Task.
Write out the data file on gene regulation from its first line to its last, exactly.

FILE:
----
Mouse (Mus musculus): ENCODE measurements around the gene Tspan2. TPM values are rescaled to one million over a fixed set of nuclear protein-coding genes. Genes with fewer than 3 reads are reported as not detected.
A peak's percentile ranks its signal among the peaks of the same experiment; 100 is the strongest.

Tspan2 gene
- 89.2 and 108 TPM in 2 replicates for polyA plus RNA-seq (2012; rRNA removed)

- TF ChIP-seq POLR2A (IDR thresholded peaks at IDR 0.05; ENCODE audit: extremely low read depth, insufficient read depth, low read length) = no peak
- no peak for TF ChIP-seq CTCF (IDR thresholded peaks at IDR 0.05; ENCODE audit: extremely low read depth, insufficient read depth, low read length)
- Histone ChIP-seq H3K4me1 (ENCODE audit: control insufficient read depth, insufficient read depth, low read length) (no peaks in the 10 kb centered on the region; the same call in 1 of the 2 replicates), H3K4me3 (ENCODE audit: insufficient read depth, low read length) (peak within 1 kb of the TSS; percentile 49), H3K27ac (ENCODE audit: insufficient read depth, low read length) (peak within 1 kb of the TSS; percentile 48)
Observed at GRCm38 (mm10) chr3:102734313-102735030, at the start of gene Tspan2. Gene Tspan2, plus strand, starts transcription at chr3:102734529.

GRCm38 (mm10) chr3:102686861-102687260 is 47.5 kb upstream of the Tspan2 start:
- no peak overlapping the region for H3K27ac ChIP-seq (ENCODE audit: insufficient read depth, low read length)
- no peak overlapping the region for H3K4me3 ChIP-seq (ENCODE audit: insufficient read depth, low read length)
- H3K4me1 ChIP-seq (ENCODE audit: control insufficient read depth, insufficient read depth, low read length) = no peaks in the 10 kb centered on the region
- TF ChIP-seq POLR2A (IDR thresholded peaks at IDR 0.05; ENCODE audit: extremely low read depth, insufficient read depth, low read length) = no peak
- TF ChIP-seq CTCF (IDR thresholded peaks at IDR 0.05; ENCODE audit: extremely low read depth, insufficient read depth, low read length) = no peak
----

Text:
Mouse (Mus musculus): ENCODE measurements around the gene Tspan2. TPM values are rescaled to one million over a fixed set of nuclear protein-coding genes. Genes with fewer than 3 reads are reported as not detected.
A peak's percentile ranks its signal among the peaks of the same experiment; 100 is the strongest.

Tspan2 gene
- 89.2 and 108 TPM in 2 replicates for polyA plus RNA-seq (2012; rRNA removed)

- TF ChIP-seq POLR2A (IDR thresholded peaks at IDR 0.05; ENCODE audit: extremely low read depth, insufficient read depth, low read length) = no peak
- no peak for TF ChIP-seq CTCF (IDR thresholded peaks at IDR 0.05; ENCODE audit: extremely low read depth, insufficient read depth, low read length)
- Histone ChIP-seq H3K4me1 (ENCODE audit: control insufficient read depth, insufficient read depth, low read length) (no peaks in the 10 kb centered on the region; the same call in 1 of the 2 replicates), H3K4me3 (ENCODE audit: insufficient read depth, low read length) (peak within 1 kb of the TSS; percentile 49), H3K27ac (ENCODE audit: insufficient read depth, low read length) (peak within 1 kb of the TSS; percentile 48)
Observed at GRCm38 (mm10) chr3:102734313-102735030, at the start of gene Tspan2. Gene Tspan2, plus strand, starts transcription at chr3:102734529.

GRCm38 (mm10) chr3:102686861-102687260 is 47.5 kb upstream of the Tspan2 start:
- no peak overlapping the region for H3K27ac ChIP-seq (ENCODE audit: insufficient read depth, low read length)
- no peak overlapping the region for H3K4me3 ChIP-seq (ENCODE audit: insufficient read depth, low read length)
- H3K4me1 ChIP-seq (ENCODE audit: control insufficient read depth, insufficient read depth, low read length) = no peaks in the 10 kb centered on the region
- TF ChIP-seq POLR2A (IDR thresholded peaks at IDR 0.05; ENCODE audit: extremely low read depth, insufficient read depth, low read length) = no peak
- TF ChIP-seq CTCF (IDR thresholded peaks at IDR 0.05; ENCODE audit: extremely low read depth, insufficient read depth, low read length) = no peak